The Lebanese central bank’s new interim chief has urged the government to undertake long-delayed reforms as he confirmed he would take over as its acting head, replacing longtime chief Riad Salameh.
Wassim Mansouri, the vice governor of the Banque du Liban or central bank, is due to take over from Salameh on Tuesday after political factions failed to appoint a successor to Salameh, despite the instability this could cause Lebanon amid a four-year-long financial crisis.
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Riad Salameh leaves office after a 30-year tenure, tarnished by an economic meltdown that has impoverished many Lebanese and paralysed a once sprawling banking system, as well as charges of corruption against him at home and abroad – which he denies.
Speaking at a news conference, Mansouri said the new Banque du Liban leadership planned to impose severe restrictions on the central bank’s lending to the government and that such funding should be gradually stopped in its entirety.
He added that the authorities should also phase out a controversial exchange platform known as Sayrafa and lift the peg on the local currency.
“We are facing a crossroads,” Mansouri said, promising he would not sign off on any government financing that he was not convinced by and that was “outside the legal framework”.
The failure to appoint a new bank governor reflects wider dysfunction that has left Lebanon with neither a fully empowered government nor a president, further hollowing out a state crippled by a four-year-old financial freefall.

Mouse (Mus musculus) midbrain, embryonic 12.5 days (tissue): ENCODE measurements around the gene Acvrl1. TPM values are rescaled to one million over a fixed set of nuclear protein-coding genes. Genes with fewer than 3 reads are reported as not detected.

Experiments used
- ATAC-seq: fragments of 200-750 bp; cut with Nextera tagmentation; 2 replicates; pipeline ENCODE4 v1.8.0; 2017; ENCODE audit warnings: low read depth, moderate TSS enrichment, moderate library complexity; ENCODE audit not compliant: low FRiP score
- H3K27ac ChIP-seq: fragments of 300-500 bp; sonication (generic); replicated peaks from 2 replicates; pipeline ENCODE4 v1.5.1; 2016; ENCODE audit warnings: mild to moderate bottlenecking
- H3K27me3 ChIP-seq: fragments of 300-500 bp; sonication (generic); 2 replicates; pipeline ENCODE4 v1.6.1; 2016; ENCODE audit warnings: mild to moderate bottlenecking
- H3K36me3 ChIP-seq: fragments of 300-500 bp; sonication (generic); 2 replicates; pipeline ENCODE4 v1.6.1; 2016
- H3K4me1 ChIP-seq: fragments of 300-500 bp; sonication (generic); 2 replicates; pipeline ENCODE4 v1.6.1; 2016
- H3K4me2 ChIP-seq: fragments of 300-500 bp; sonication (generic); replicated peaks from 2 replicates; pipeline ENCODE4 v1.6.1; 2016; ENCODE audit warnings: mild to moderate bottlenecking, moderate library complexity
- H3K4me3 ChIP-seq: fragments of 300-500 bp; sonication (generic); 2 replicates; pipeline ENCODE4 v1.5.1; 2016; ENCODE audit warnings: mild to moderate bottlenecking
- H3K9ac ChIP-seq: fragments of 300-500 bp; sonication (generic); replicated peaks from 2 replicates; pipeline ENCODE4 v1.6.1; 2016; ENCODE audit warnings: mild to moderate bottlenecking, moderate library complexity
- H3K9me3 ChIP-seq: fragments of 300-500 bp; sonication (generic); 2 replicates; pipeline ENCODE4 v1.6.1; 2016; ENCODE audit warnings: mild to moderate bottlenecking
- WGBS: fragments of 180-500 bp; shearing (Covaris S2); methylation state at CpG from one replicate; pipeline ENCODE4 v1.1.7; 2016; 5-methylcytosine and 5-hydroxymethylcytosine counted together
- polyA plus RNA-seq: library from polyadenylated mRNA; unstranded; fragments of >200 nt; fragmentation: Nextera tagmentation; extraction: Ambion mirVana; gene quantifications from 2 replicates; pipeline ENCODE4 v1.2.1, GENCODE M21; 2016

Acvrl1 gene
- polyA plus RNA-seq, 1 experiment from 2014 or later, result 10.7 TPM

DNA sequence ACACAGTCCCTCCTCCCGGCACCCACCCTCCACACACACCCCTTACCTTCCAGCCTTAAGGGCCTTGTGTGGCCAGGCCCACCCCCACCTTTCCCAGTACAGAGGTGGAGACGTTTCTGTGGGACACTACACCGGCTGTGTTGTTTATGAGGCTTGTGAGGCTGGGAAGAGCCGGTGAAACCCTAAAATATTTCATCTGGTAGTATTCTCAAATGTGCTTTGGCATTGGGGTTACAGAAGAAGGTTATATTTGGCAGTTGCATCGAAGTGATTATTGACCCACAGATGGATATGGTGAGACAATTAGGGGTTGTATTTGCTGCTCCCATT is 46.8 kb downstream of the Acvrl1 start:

Ruling politicians have taken scant action to begin addressing the financial collapse, widely blamed on decades of profligate spending and corruption overseen by long-dominant sectarian factions.
The International Monetary Fund said in June that the crisis had been aggravated by vested interests resisting crucial reforms.
Mansouri, who is trained as a lawyer and worked as a legal consultant to the finance ministry and to parliament in recent years, said this was Lebanon’s “last chance” to enact changes. His reforms include setting up a capital control law, a financial restructuring law and a 2023 state budget within six months.
The central bank leadership is selected via a sectarian power-sharing system that governs other top posts in Lebanon. Mansouri was appointed, along with three other vice governors, in June 2020.
Mansouri is a Shia Muslim, while the central bank governorship is traditionally reserved for Maronite Christians.
The downfall of Salameh
Once feted as a financial wizard, former central bank chief Riad Salameh left the post he held for three decades on Monday surrounded by a group of his followers, who celebrated him with traditional music and dancing.
However, while he was widely viewed as the linchpin of the financial system until it imploded in 2019, Salameh saw his standing crumble as the meltdown impoverished many Lebanese and froze most savers out of their deposits kept in banks, leading to several incidents where depositors held up banks demanding the release of their money.
His image was further tarnished as one European country after another began investigating whether he abused his powers to embezzle Lebanese public money.
Salameh has denied wrongdoing, and said days before his departure that he had “worked according to the law and respected the legal rights of others” during his tenure.
In May, French and German authorities issued warrants for his arrest. Interpol Red Notices declared him wanted by both countries.
Defending his tenure in an interview on Wednesday, Salameh said he had been made a scapegoat for the meltdown, claiming that the government – not the central bank – was responsible for spending public funds.
“I am going to turn a page of my life,” he said.